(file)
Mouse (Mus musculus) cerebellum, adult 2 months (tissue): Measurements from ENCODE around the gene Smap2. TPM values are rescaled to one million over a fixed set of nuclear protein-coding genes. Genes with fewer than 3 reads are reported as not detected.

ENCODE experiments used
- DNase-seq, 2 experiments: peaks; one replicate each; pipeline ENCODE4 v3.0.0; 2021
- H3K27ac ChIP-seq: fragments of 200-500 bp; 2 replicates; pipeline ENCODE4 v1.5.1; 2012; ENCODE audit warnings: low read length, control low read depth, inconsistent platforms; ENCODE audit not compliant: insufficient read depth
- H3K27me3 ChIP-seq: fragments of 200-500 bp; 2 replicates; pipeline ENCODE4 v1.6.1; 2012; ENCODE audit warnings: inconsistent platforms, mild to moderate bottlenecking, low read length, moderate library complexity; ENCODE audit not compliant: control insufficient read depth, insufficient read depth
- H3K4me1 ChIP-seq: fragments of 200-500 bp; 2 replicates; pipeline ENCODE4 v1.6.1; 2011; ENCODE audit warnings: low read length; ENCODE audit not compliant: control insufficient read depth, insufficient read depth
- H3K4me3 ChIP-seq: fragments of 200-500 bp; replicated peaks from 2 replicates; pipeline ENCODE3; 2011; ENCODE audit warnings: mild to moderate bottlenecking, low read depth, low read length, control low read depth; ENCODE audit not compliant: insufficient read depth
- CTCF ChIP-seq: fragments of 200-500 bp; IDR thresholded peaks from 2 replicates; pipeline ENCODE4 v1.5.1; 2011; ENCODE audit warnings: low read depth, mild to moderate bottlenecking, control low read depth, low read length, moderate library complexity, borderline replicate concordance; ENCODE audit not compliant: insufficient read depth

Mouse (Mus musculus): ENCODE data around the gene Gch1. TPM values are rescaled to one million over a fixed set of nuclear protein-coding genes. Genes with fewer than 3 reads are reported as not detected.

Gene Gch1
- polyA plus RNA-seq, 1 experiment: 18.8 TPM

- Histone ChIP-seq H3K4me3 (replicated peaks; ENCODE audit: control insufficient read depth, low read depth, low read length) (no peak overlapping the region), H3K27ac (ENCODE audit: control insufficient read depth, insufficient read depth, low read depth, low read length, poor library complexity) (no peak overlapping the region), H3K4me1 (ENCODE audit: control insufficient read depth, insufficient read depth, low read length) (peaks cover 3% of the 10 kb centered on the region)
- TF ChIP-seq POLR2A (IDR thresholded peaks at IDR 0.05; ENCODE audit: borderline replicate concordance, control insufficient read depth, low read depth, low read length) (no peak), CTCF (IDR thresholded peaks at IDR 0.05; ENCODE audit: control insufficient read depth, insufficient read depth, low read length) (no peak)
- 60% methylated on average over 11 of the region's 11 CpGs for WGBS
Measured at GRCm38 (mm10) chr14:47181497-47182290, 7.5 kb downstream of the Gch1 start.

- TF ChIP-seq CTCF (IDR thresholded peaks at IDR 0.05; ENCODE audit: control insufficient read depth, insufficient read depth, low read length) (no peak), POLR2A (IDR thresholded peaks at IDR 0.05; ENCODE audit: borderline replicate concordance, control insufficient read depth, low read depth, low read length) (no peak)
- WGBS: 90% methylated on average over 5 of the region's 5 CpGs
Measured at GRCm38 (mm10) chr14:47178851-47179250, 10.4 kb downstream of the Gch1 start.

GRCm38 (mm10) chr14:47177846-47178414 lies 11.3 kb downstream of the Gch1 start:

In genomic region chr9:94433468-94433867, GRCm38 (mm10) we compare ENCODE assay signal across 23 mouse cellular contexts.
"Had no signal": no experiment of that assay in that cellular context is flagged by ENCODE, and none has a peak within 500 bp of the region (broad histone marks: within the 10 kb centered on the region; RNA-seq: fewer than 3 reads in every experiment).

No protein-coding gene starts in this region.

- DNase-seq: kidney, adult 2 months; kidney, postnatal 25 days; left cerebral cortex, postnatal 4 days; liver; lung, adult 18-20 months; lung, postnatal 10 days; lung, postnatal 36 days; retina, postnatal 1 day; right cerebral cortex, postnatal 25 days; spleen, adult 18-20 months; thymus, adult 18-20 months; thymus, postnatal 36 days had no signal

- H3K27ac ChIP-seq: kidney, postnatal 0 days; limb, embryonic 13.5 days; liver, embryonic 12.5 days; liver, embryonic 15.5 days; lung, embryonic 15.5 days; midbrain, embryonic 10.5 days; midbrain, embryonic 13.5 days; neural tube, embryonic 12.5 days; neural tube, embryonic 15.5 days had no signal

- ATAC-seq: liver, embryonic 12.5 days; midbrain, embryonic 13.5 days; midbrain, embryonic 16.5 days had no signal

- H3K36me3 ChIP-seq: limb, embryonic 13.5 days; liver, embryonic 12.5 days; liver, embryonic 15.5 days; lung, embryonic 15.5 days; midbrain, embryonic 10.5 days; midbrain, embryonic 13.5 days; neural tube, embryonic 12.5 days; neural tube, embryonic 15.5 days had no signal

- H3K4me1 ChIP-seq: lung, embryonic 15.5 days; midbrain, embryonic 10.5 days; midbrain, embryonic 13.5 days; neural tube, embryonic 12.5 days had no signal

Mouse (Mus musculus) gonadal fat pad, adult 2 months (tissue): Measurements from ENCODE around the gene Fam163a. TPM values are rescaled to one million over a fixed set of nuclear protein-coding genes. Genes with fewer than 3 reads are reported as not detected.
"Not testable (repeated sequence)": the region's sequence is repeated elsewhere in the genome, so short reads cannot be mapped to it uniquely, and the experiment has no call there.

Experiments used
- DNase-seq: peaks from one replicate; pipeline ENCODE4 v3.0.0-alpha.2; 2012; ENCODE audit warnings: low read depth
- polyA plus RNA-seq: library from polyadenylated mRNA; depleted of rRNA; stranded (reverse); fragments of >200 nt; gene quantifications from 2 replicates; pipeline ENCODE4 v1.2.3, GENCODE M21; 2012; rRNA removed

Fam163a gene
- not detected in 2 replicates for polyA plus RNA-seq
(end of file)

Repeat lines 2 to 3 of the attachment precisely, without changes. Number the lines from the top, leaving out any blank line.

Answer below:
ENCODE experiments used
- DNase-seq, 2 experiments: peaks; one replicate each; pipeline ENCODE4 v3.0.0; 2021